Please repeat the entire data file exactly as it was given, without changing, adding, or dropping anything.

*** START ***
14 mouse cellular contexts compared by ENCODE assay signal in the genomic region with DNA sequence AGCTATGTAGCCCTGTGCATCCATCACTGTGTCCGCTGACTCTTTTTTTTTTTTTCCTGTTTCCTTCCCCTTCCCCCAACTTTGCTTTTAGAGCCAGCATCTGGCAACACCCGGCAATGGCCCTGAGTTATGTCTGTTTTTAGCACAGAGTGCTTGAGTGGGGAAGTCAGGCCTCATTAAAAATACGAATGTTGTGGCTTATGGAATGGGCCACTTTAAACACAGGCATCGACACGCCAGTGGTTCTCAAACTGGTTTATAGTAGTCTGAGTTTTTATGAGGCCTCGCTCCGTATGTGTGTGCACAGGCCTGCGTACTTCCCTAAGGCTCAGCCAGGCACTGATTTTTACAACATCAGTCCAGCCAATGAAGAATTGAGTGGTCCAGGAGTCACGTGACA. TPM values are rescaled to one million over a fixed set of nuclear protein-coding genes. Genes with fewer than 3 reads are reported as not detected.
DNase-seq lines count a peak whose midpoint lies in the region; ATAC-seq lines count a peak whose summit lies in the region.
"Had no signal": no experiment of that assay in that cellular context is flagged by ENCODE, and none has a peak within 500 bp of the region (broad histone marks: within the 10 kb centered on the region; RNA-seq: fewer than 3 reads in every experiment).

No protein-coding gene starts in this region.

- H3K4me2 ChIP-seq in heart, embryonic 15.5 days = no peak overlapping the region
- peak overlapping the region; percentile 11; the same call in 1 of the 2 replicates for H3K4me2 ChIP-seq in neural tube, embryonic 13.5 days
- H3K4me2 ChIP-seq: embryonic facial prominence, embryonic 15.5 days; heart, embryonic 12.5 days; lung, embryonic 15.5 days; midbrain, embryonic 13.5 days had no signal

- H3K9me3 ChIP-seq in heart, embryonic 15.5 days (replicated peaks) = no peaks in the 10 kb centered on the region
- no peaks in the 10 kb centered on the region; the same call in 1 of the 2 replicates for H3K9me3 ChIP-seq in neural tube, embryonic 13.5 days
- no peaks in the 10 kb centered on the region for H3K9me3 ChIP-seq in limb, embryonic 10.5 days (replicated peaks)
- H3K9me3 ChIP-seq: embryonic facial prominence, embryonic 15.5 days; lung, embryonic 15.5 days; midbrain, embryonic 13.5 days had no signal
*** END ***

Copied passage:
14 mouse cellular contexts compared by ENCODE assay signal in the genomic region with DNA sequence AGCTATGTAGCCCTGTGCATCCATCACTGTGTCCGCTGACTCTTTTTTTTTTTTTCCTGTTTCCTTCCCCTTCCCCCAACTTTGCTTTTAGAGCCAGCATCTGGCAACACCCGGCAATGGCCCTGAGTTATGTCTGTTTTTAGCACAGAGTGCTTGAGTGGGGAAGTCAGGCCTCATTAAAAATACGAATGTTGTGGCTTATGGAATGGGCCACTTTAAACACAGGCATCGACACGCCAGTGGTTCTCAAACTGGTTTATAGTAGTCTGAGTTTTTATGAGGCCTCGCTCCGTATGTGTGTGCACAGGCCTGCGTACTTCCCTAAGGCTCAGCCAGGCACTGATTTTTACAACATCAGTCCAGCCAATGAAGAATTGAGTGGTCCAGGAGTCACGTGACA. TPM values are rescaled to one million over a fixed set of nuclear protein-coding genes. Genes with fewer than 3 reads are reported as not detected.
DNase-seq lines count a peak whose midpoint lies in the region; ATAC-seq lines count a peak whose summit lies in the region.
"Had no signal": no experiment of that assay in that cellular context is flagged by ENCODE, and none has a peak within 500 bp of the region (broad histone marks: within the 10 kb centered on the region; RNA-seq: fewer than 3 reads in every experiment).

No protein-coding gene starts in this region.

- H3K4me2 ChIP-seq in heart, embryonic 15.5 days = no peak overlapping the region
- peak overlapping the region; percentile 11; the same call in 1 of the 2 replicates for H3K4me2 ChIP-seq in neural tube, embryonic 13.5 days
- H3K4me2 ChIP-seq: embryonic facial prominence, embryonic 15.5 days; heart, embryonic 12.5 days; lung, embryonic 15.5 days; midbrain, embryonic 13.5 days had no signal

- H3K9me3 ChIP-seq in heart, embryonic 15.5 days (replicated peaks) = no peaks in the 10 kb centered on the region
- no peaks in the 10 kb centered on the region; the same call in 1 of the 2 replicates for H3K9me3 ChIP-seq in neural tube, embryonic 13.5 days
- no peaks in the 10 kb centered on the region for H3K9me3 ChIP-seq in limb, embryonic 10.5 days (replicated peaks)
- H3K9me3 ChIP-seq: embryonic facial prominence, embryonic 15.5 days; lung, embryonic 15.5 days; midbrain, embryonic 13.5 days had no signal